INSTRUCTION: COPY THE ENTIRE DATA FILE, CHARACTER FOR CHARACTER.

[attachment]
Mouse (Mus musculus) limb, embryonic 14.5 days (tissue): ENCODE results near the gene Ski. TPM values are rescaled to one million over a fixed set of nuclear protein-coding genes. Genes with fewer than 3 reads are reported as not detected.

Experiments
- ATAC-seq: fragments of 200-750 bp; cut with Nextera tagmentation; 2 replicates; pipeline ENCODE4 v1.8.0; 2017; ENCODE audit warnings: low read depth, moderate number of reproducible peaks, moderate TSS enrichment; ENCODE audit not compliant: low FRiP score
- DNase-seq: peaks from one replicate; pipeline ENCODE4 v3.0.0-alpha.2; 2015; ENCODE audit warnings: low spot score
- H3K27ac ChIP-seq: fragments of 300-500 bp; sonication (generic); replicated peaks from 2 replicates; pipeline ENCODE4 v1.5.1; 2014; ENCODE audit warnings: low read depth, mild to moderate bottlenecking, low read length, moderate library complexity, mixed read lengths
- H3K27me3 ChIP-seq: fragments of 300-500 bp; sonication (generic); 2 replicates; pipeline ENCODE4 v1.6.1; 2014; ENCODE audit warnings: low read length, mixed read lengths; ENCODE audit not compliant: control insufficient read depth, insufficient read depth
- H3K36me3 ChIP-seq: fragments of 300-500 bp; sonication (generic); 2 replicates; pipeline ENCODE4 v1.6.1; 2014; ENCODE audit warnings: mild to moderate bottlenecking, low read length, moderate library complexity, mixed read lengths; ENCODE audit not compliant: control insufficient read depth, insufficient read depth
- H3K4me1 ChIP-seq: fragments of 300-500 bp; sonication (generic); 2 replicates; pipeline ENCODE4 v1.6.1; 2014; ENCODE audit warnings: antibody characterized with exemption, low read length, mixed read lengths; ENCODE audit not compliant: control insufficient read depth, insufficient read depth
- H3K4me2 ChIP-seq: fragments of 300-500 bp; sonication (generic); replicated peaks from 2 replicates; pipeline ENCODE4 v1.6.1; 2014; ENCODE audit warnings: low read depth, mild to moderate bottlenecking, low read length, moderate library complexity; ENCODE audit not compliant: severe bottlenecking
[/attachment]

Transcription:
Mouse (Mus musculus) limb, embryonic 14.5 days (tissue): ENCODE results near the gene Ski. TPM values are rescaled to one million over a fixed set of nuclear protein-coding genes. Genes with fewer than 3 reads are reported as not detected.

Experiments
- ATAC-seq: fragments of 200-750 bp; cut with Nextera tagmentation; 2 replicates; pipeline ENCODE4 v1.8.0; 2017; ENCODE audit warnings: low read depth, moderate number of reproducible peaks, moderate TSS enrichment; ENCODE audit not compliant: low FRiP score
- DNase-seq: peaks from one replicate; pipeline ENCODE4 v3.0.0-alpha.2; 2015; ENCODE audit warnings: low spot score
- H3K27ac ChIP-seq: fragments of 300-500 bp; sonication (generic); replicated peaks from 2 replicates; pipeline ENCODE4 v1.5.1; 2014; ENCODE audit warnings: low read depth, mild to moderate bottlenecking, low read length, moderate library complexity, mixed read lengths
- H3K27me3 ChIP-seq: fragments of 300-500 bp; sonication (generic); 2 replicates; pipeline ENCODE4 v1.6.1; 2014; ENCODE audit warnings: low read length, mixed read lengths; ENCODE audit not compliant: control insufficient read depth, insufficient read depth
- H3K36me3 ChIP-seq: fragments of 300-500 bp; sonication (generic); 2 replicates; pipeline ENCODE4 v1.6.1; 2014; ENCODE audit warnings: mild to moderate bottlenecking, low read length, moderate library complexity, mixed read lengths; ENCODE audit not compliant: control insufficient read depth, insufficient read depth
- H3K4me1 ChIP-seq: fragments of 300-500 bp; sonication (generic); 2 replicates; pipeline ENCODE4 v1.6.1; 2014; ENCODE audit warnings: antibody characterized with exemption, low read length, mixed read lengths; ENCODE audit not compliant: control insufficient read depth, insufficient read depth
- H3K4me2 ChIP-seq: fragments of 300-500 bp; sonication (generic); replicated peaks from 2 replicates; pipeline ENCODE4 v1.6.1; 2014; ENCODE audit warnings: low read depth, mild to moderate bottlenecking, low read length, moderate library complexity; ENCODE audit not compliant: severe bottlenecking